By Taylor Short
Killeen Daily Herald
COPPERAS COVE - The Copperas Cove City Council authorized the application process to finance the U.S. Highway 190 bypass project and appointed six residents to a committee charged with revising the city's animal control ordinances at Tuesday's meeting.
If the application for pass-through financing, due May 11, is approved, the Texas Department of Transportation would reimburse the city for about $8 million of the total cost of the project with payments beginning one year after construction is complete.
About $42 million of the total $55 million cost would be paid by Category 3 state funding that the Killeen-Temple Metropolitan Planning Organization tentatively reserved from TxDOT during a meeting in Austin on Feb. 10.
The city would contribute about $5 million plus interest, coming to about $13 million.
Gary Kimball, president of Specialized Public Finance Inc., said Tuesday that the KTMPO's reservation
of the funds - more than 40 percent of state
funding for roads in the next 10 years - is unprecedented and that this is the city's best, and possibly only, chance to get the project off the ground.
"The Texas Transportation Commission told both (Kimball) and I that it's very likely that the pass-through finance program will go away in the very near future," said City Manager Andrea Gardner. "This opportunity may not even be available next year."
The southern bypass would be a reliever route that stretches from the east side of Copperas Cove at U.S. 190 to a junction at U.S. 190 on the west side of the city.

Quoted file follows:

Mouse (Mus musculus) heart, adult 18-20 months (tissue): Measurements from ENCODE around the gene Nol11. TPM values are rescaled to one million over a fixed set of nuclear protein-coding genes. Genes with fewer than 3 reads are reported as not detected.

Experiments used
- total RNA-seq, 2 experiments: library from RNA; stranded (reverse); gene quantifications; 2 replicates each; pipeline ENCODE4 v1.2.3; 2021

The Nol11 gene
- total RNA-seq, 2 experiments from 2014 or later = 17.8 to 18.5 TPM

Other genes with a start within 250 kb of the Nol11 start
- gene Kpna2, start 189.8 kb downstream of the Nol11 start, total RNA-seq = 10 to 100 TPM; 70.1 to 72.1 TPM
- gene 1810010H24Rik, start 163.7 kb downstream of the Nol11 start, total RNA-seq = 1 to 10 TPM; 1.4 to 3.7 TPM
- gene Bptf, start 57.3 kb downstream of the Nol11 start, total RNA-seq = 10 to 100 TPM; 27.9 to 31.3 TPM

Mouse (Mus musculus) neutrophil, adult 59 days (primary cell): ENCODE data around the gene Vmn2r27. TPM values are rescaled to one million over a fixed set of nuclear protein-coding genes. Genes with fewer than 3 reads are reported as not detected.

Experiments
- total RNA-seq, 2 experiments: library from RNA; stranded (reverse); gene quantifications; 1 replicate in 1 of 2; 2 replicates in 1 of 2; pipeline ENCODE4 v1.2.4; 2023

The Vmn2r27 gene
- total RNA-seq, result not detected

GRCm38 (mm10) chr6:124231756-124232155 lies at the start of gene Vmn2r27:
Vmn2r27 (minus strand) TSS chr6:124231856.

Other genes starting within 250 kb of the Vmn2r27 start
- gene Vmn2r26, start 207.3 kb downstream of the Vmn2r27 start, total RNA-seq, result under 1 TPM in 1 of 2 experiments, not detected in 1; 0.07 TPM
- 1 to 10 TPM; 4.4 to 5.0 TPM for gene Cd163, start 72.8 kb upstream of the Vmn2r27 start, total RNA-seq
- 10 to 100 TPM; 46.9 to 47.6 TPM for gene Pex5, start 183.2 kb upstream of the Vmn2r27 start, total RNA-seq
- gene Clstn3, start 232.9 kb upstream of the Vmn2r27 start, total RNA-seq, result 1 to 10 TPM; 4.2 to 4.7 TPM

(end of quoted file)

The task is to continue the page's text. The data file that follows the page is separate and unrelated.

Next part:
The city proposes to issue the debt for the project in November.
The council also appointed six members to the newly formed, temporary committee tasked with reviewing Chapter 3 of the city ordinances concerning animal control and wildlife after the city fielded complaints about the difficulty of transferring animals from the shelter early this year.
Copperas Cove residents Klaudia Brand, Augustus Richardson, Sue Carroll, Robyn Bandinel, Heidi Sjule and Lois McMaster were appointed to the committee.
Another committee was formed April 6 to establish guidelines for rescue groups to transfer animals from the city shelter to a no-kill facility or to be re-homed.
The Animal Rescue Transfer Program committee is scheduled to present a draft ordinance to the council no later than July 1, and the second committee by Sept. 1, according to city documents.
The city council also authorized the city manager to contract with TTG Utilities LP for construction on the South 25th Street Drainage Project.
Assistant Public Works Director James Trevino said because of damage done by storms in spring 2007, the city received Federal Emergency Management Agency mitigation grants for repairs.
Two grants were received for a total of $677,765 for the $780,048.80 cost of the project. Trevino said the difference would be covered by money in the current drainage department budget.
The project includes the installation of about 3,600 feet of pipe to drain storm water between South 25th Street and South 29th Street.
"There are a lot of sewer and gas lines in that area," Trevino said. "It's going to be a long project, and we've got to be careful because it's an older area of the city."
Trevino said work should begin within 30 days with a projected completion date near the end of the year.
Contact Taylor Short at
email@example.com or (254) 501-7476. Follow him on Twitter at KDHcove.